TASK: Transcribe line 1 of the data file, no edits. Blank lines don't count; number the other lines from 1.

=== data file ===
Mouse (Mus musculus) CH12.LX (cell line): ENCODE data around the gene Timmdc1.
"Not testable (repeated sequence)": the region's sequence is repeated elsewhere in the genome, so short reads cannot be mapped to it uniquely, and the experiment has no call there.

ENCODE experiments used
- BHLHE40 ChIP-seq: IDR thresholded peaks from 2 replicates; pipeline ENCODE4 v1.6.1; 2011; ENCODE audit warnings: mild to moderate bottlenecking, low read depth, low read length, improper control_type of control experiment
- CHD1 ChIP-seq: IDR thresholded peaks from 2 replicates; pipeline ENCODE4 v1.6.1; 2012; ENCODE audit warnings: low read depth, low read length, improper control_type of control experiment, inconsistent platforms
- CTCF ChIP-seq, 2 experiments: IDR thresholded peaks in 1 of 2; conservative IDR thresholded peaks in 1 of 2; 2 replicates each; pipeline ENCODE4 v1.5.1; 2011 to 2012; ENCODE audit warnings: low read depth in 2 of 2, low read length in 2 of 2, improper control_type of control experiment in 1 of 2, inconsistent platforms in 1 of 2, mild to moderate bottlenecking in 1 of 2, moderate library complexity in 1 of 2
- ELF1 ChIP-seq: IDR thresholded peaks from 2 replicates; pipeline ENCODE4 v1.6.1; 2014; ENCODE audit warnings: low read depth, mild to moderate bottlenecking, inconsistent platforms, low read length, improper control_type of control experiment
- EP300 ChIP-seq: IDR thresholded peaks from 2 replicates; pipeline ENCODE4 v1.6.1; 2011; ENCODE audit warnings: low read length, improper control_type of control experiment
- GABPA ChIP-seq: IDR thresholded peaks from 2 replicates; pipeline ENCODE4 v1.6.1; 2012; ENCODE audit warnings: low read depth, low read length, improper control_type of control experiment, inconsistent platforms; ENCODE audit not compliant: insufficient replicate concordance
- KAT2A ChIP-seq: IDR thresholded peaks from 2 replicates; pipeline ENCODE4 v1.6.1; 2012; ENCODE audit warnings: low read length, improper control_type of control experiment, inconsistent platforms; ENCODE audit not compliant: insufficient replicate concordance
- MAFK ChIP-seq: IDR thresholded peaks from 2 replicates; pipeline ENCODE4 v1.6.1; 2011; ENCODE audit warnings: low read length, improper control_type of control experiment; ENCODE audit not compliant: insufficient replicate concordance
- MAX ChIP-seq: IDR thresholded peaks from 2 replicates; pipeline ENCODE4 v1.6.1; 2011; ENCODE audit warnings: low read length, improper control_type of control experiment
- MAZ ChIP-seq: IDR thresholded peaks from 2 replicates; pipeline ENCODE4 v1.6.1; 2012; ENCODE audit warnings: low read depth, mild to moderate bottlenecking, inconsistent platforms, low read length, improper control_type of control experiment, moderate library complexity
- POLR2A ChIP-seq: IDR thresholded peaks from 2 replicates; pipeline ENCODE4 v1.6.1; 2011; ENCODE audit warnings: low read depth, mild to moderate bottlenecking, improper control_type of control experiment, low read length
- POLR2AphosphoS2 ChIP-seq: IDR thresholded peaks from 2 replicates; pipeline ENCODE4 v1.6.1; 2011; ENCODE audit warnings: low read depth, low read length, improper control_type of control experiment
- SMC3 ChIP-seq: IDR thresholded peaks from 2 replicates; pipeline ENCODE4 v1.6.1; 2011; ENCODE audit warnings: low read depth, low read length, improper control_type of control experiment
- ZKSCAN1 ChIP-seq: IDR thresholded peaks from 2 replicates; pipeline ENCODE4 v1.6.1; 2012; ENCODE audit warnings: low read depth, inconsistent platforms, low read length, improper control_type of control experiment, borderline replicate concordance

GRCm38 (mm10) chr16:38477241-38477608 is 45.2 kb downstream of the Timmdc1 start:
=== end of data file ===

Mouse (Mus musculus) CH12.LX (cell line): ENCODE data around the gene Timmdc1.